Zorro (Two gestures One Mark)
Offset lithograph with screenprint and offset flip book
Sheet: 10 x 8 in.
Book: 3 7/8 x 5 7/8 in.
Edition of 60
Pencil signed and numbered
About the work:
John Baldessari pledged, in a 1970 groundbreaking work “I will not make anymore boring art.” This pledge was addressed to both his viewers but also to himself. He has remained true to his word, never shying away from new media, allowing his works to always retain a freshness and relevance that many younger artists struggle to match. Through his experimentations, he became responsible for the way many artists use appropriation in their work today. Kruger, Sherman and Salle are among the many that cite him as an influence. He is a giant of contemporary art.
This week’s Work of the Week! WOW! is Baldessari’s Zorro (Two Gestures and One Mark).
Zorro (Two Gestures and One Mark) is a lithograph with screenprinting accompanied by an artist flip book without commentary. The combination of the two brings to life trademark Hollywood imagery.
Baldessari is best known for works that blend photographic materials which are taken out of their original context and rearranged. He has spent his entire life living and working in California so it is not surprising that much of his works incorporate Hollywood film stills and other cinematic references. This particular piece features actors Jean-Paul Belmondo and Humphrey Bogart and the character Zorro.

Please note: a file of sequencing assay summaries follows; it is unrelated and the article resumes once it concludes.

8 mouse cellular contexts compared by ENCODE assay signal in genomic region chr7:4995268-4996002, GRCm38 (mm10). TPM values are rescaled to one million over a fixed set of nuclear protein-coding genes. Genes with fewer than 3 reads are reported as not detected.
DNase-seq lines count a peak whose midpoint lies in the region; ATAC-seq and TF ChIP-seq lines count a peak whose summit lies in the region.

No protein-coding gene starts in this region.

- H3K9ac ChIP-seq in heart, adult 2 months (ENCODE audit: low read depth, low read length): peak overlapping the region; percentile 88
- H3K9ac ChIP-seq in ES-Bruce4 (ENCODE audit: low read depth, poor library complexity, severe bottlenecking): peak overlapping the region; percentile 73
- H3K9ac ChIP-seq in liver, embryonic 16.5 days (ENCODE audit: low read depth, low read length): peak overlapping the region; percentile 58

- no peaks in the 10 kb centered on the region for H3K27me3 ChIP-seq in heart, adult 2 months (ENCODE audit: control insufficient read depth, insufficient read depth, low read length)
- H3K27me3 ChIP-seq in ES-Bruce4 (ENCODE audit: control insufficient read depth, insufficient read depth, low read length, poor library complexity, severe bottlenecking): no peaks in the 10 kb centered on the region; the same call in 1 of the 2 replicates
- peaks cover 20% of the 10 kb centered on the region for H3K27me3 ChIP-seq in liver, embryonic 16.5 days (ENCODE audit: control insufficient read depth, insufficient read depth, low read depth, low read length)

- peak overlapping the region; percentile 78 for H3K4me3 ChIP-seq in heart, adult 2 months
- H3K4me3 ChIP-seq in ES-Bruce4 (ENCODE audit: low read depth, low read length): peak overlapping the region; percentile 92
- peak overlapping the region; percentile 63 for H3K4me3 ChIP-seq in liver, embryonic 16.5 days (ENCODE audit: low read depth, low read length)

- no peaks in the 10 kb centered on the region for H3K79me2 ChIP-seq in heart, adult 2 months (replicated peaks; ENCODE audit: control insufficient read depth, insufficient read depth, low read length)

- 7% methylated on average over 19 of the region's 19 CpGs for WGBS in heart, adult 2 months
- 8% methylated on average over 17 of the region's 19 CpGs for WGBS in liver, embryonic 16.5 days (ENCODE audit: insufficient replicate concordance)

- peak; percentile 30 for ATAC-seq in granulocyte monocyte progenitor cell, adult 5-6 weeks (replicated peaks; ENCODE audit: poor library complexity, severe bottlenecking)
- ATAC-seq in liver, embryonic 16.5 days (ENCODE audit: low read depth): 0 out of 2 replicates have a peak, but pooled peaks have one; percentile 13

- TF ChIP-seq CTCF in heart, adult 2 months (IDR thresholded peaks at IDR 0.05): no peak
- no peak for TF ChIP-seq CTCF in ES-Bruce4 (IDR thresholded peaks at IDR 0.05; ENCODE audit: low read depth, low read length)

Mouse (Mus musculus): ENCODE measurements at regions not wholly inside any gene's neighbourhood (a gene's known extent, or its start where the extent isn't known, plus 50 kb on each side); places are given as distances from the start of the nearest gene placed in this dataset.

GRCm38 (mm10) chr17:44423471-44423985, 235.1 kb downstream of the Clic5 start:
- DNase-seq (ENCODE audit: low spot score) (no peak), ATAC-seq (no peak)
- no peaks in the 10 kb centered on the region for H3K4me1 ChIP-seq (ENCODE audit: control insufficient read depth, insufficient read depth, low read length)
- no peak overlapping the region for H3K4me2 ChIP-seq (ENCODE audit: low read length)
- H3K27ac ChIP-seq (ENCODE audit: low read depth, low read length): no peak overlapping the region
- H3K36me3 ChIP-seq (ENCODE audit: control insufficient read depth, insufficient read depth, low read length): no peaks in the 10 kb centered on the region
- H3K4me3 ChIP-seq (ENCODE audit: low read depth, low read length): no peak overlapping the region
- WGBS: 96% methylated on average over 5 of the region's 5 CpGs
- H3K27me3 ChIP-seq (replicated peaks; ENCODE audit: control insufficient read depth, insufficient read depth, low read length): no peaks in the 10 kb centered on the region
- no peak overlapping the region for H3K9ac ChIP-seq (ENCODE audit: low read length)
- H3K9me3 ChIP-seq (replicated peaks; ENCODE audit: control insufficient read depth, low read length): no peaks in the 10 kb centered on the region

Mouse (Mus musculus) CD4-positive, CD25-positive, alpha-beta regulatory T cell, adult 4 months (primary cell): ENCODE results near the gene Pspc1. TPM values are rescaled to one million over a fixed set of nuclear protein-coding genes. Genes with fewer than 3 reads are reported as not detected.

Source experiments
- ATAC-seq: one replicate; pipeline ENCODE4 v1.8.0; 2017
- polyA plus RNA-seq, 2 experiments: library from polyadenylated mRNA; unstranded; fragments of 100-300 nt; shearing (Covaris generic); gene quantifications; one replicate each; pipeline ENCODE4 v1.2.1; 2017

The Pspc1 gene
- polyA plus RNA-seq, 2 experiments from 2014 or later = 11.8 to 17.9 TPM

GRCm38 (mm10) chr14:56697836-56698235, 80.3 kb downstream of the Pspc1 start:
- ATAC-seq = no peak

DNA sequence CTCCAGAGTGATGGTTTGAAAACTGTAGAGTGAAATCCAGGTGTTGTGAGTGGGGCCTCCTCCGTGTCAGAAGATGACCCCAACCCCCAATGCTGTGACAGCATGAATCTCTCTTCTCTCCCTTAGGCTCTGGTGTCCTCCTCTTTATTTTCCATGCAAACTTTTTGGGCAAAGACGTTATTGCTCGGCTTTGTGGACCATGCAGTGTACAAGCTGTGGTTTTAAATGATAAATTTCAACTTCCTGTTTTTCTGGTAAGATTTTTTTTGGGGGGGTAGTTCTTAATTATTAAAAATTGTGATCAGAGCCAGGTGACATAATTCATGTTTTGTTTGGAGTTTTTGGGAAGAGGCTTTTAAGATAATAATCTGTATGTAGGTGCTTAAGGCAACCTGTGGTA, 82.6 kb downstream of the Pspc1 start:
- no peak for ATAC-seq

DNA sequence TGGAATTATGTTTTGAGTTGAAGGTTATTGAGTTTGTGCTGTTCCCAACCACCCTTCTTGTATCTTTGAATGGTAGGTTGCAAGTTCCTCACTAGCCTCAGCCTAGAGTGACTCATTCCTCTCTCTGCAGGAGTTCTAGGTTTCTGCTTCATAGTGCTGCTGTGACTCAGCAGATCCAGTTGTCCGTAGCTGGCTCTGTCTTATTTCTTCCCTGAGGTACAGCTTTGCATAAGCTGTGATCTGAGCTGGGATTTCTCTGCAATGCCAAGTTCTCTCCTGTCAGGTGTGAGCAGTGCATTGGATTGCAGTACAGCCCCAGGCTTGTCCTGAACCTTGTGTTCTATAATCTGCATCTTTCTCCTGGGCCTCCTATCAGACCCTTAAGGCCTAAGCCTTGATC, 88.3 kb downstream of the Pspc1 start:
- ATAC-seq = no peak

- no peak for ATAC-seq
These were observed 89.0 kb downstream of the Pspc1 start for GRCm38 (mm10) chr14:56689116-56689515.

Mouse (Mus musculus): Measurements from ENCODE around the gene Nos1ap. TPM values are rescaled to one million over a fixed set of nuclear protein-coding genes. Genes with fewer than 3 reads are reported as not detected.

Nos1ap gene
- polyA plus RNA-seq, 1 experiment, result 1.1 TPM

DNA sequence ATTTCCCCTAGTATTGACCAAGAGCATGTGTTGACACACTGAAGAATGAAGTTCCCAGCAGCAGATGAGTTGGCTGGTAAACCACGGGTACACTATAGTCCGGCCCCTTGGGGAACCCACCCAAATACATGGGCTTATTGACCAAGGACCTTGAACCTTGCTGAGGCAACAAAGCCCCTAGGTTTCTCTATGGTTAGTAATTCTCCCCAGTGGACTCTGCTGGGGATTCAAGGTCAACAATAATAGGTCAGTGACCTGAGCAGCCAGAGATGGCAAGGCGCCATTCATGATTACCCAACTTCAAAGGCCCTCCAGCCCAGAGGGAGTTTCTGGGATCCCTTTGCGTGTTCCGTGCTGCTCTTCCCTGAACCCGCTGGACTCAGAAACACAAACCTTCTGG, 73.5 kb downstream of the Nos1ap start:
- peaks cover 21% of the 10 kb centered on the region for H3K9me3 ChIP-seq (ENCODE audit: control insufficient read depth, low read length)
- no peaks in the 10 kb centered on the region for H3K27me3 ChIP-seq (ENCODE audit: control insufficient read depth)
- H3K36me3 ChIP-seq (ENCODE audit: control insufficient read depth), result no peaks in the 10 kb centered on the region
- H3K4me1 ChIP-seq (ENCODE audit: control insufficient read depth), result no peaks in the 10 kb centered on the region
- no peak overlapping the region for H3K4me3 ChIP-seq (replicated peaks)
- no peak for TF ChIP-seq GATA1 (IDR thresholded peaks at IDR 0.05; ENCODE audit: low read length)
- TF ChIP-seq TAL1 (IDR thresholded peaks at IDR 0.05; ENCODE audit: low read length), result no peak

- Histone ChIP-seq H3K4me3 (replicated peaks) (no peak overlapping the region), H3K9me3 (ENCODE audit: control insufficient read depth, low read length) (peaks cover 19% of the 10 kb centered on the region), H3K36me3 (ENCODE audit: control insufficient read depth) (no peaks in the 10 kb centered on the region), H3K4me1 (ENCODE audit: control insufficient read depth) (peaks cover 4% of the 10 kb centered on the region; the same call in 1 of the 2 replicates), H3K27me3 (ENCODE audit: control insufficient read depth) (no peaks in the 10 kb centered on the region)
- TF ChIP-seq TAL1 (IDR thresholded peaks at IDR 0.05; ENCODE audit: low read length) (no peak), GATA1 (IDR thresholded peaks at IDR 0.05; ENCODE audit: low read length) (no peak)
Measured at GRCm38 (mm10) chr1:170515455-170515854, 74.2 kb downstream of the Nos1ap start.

This work requires the participation of the viewer, to take the book and flip it, which in turn reanimates the gestures of Humphrey Bogart and Jean-Paul Belmondo from movie stills. It is not a static piece.
The end result of flipping through the book is the actual artwork of art in which we see the imagery of Belmondo smoking a cigarette, and rubbing his lips with his thumb, Humphrey Bogart laughing before slowly becoming serious, and Zorro marking the Z on a wall with his sword.
Thus the work becomes two-part. The genius of the work is that it is a combination of film stills that the viewer has to flip through the book to get to the end result image, which is the artwork itself. A remarkably smart conceptual piece!